Comic Review: Batman/Elmer Fudd Special #1

DC Comics is doing something utterly awesome. Batman/Elmer Fudd Special #1 hit the stands on June 28, 2017, and comic book fandom will never be the same again. A surprisingly well-done crossover between two iconic characters, this issue merges the worlds of comic books and animation with such natural cohesion, it opens the door to a wide range of future possibilities.

Batman/Elmer Fudd Special #1 was written by Tom King (The Vision, The Sheriff of Babylon) with cover and interior art by Lee Weeks (Daredevil) while color was provided by Lovern Kindzierski (Marvel) and lettering by Deron Bennett (DC, Vault).

This unique crossover is part of a six issue DC Universe / Looney Tunes One-Shot collection. In addition to the Batman Fudd combo, the list of other comics includes: Legion of Super-Heroes/Bugs Bunny Special #1 written by Sam Humphries with art by Tom Grummett and Scott Hanna (June 14, 2017); Martian Manhunter/Marvin the Martian Special #1 written by Steve Orlando and Frank Barberi with art by Aaron Lopresti (June 14, 2017); Lobo/Road Runner Special #1 written by Bill Morrison with art by Kelley Jones (June 21, 2017); Wonder Woman/Tazmanian Devil Special #1 written by Tony Bedard with art by Barry Kitson (June 21, 2017); Jonah Hex/Yosemite Sam Special #1 written by Jimmy Palmiotti with art by Mark Texeira (June 28, 2017). Though these are billed as “one-shot” issues which are typical stand-alone stories, we can only hope/assume that DC Comics has left the window open for many more installments down the line seeing that they chose to include ”#1” in the title designations on their website. Just sayin’.

What makes this crossover so spectacular is the smooth transition between what otherwise may be considered two very differing genres within their respective forms of media. The Batman universe has always been a dark, sinister place where nasty things happen to and by nasty people. Sure the 60’s television series took the storylines in a campier direction, but the overall adult grit remained in subject and innuendo. On the other side of the spectrum, we grew up with the playful lunacy of Looney Tunes. Even the visual element of raw violence was often played off as gag humor, allowing us to see it as pure silliness.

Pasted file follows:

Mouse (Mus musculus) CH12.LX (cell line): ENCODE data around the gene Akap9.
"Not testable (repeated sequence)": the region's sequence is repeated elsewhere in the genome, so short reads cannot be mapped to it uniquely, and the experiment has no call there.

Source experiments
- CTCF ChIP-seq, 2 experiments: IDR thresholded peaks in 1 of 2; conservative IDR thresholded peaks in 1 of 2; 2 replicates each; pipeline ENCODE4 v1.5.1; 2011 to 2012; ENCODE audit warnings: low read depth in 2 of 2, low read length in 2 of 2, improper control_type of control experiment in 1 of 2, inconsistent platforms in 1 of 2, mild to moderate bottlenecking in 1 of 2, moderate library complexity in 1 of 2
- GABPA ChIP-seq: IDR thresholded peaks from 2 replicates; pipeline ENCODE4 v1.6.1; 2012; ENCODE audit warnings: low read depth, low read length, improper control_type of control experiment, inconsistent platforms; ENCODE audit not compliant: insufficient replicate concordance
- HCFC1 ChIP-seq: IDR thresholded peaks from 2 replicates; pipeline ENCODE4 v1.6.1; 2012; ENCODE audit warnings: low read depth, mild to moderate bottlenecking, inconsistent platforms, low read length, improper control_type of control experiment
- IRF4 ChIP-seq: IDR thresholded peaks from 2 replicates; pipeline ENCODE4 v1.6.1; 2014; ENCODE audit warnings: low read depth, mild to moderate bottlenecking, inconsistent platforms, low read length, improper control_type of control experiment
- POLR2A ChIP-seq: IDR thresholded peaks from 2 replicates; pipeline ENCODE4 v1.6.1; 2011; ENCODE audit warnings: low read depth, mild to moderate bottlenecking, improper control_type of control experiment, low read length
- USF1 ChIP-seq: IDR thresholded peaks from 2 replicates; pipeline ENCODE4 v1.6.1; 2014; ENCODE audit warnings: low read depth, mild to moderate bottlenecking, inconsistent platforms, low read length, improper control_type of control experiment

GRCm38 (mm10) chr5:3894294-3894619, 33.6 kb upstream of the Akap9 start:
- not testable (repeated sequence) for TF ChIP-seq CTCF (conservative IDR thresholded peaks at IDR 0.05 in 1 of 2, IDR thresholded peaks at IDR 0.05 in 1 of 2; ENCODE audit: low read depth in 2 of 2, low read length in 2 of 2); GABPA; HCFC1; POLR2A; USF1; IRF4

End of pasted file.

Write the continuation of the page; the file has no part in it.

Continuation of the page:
So, when you take that perceived silliness of Looney Tunes and place it in the Noir world of Gotham, things suddenly get real. We no longer see talking rabbits or senseless caricatures who are exaggerated to suit the humor, we see real characters who are defined by their actions which may or may not be influenced by their looney quirks. From their familiar taglines to their embellished personas, the cartoon word suddenly comes to life and we finally get to see real people who aren’t so silly any more.

This comic dislodges the perception that cross-media cannot be taken seriously. The Who Framed Roger Rabbit movie taught us that real world doesn’t play well with the cartoon world. But Batman/Elmer Fudd Special #1 proves otherwise. We just need to see these characters in a different, realistic light.

In a single page (shown at right), readers are presented with a number of favorite Looney Tune characters as they would appear in the darker yet real world of Gotham. Tweety appears to be a kind-of mob boss who enjoys the center of attention as he tells a lewd story. Foghorn Leghorn is a gambler who happens to be sitting opposite a pirate-y looking Yosemite Sam. The Tazmanian Devil is in a single pane, but we know its him so we move along so we don’t get hurt. Then we pan to Marvin the Martian who is sitting alone contemplating how to destroy the world – for a better view. And finally, we stumble across a guy who could pass as Stan Lee trying to sell a singing frog – because we know THAT would never happen.

The body of the Batman/Elmer Fudd Special #1 story follows an angry Elmer Fudd looking for justice after the apparent murder of his girl Silver St. Cloud. After a mischief Bugs points the hunter in the direction of Bruce Wayne, the Caped Crusader and Fudd clash in a spectacular battle before forming an unlikely bond so that they can solve the mystery.

Batman/Elmer Fudd Special #1 is a refreshing collaboration of art, stories, and genres. Come on DC, don’t make us wait a long time for #2.

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